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Dairy farms dwindling
Industry examined as June Dairy Month begins
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Pictured are cows from Vickers Dairy Farm, which ceased operation in November. It leaves Warren County without a major dairy producer.
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Pictured are Sandra and Ken Vickers with Meanie the cow in this file photo from their farm.

June Dairy Month begins with an emphasis on dairy farmers, or rather the lack of dairy farmers operating in Warren County.

“Warren County no longer has a major dairy producer,” said 4-H Extension agent Alison Hopper. “When it comes to family dairy farm operations, it’s a dying industry.”

Ken Vickers operated Warren County’s largest dairy farm for years in the Centertown community. He milked over 400 cows three times a day before deciding to sell his dairy cows in November and concentrate on other aspects of farming.

“The costs kept going up and the margins kept getting smaller,” said Vickers on his reasons for getting out of the dairy business. “With such tight margins, I really needed to expand and I didn’t feel like expanding at my age. So we sold the cows and they are now all over the Southeast.”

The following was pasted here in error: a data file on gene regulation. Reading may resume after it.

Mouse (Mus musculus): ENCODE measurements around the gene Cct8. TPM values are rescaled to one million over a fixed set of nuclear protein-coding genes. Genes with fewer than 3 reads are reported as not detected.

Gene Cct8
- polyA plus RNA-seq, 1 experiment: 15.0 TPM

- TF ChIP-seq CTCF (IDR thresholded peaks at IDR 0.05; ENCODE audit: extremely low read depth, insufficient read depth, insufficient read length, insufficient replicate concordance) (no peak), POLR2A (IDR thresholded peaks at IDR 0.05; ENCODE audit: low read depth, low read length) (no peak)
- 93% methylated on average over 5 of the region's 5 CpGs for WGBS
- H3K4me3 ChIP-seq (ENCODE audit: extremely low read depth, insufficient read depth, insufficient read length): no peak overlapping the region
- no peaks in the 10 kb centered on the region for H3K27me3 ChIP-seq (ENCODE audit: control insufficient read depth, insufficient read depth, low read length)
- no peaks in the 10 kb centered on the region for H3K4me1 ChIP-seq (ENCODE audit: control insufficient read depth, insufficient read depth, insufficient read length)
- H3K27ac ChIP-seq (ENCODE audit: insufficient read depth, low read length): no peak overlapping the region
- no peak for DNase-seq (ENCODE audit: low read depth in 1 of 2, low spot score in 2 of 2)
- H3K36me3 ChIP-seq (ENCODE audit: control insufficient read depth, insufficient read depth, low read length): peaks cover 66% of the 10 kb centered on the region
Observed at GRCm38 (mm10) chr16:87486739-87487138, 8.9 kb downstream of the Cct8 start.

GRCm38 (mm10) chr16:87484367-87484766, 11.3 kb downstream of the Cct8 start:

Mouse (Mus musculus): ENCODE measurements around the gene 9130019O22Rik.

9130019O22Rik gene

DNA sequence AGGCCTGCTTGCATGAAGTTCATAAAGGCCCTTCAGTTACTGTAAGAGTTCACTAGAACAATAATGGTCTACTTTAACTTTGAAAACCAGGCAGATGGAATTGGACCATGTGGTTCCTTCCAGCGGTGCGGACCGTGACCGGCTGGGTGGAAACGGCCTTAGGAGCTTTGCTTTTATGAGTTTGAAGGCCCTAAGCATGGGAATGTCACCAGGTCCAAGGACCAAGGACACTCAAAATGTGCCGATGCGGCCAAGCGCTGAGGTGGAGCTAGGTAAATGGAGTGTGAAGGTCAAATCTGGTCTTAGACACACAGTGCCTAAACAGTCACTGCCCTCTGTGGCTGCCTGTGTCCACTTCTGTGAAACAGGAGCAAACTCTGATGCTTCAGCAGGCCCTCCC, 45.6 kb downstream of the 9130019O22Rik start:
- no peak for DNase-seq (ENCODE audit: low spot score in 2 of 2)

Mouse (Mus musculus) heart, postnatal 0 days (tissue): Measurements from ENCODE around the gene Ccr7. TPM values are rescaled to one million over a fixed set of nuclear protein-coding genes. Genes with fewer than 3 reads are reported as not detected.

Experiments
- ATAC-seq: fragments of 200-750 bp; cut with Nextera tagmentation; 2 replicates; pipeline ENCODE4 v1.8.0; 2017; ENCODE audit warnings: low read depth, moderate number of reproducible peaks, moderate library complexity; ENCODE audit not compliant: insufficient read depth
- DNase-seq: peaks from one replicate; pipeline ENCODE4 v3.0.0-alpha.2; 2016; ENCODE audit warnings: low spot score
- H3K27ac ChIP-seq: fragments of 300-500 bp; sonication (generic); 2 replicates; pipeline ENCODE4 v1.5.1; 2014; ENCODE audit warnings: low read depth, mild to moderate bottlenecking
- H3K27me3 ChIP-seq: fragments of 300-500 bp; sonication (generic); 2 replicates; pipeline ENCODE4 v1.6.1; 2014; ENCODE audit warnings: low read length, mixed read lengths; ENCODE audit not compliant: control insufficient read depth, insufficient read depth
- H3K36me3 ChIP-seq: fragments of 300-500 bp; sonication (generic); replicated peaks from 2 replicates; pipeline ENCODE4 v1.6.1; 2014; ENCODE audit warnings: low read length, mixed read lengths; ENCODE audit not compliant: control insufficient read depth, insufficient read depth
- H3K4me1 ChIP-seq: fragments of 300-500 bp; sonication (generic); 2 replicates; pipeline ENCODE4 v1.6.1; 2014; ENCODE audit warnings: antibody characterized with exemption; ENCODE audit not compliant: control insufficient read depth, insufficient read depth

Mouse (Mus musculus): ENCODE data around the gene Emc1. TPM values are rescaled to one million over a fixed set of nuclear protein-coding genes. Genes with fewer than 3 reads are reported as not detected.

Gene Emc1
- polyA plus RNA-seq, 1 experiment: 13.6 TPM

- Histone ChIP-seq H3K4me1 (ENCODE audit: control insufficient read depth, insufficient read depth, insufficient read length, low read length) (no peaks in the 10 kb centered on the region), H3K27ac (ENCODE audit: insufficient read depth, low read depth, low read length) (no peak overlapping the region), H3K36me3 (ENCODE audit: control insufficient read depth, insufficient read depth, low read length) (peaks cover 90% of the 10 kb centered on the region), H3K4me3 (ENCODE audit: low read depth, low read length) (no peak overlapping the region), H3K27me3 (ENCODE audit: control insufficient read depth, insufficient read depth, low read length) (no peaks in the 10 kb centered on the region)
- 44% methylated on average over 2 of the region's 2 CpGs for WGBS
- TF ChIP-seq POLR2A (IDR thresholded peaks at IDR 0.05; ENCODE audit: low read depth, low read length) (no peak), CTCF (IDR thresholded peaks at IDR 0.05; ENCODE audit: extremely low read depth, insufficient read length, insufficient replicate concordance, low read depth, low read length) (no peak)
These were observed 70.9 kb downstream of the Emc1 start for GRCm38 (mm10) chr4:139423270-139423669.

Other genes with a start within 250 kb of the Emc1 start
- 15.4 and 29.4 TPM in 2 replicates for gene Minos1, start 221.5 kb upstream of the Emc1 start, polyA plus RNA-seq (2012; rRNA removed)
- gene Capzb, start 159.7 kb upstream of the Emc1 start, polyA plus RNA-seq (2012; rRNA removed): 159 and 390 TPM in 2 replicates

Vickers said it would be extremely difficult for someone to start a dairy farm from scratch. It requires a large amount of land, expensive equipment, and plenty of labor. His farm in Centertown is 900 acres.

“Land is high. Equipment is high. Labor is high and hard to find,” said Vickers.

Chris Sullens of Sullens Transport said the number of dairy farmers are dwindling, but the amount of dairy being produced is greater than ever. Sullens Transport specializes in the delivery of milk, cream and orange juice all over the Southeast.

“There aren’t as many little guys. The mega farmers are taking over,” said Sullens, who added he’s not concerned by the lower number of dairy farms in operation. “It’s always been a big business and it still is a big business. It’s like anything else. It favors the big guys who can be more efficient.”

Sullens says life running a dairy farm is not attractive to many kids today, which has led some longtime dairies to make the decision to shut down the family farm.

“Milking cows is seven days a week, three times a day, 365 days a year,” said Sullens. “That includes Christmas. One of the larger farms I work with in Kentucky milks 3,000 cows a day. The cows don’t take a vacation for Christmas.”

Sullens doesn’t perceive the lack of small, family dairy farms as being a problem. He says some of the mega farms are high-dollar operations that produce in the neighborhood of $700,000 in revenue every day to ensure our dairy supply remains stable.

Sullens says his trucks are capable of hauling 50,000 pounds in each load. He hauls 14 to 15 loads of milk a day for some of his major customers.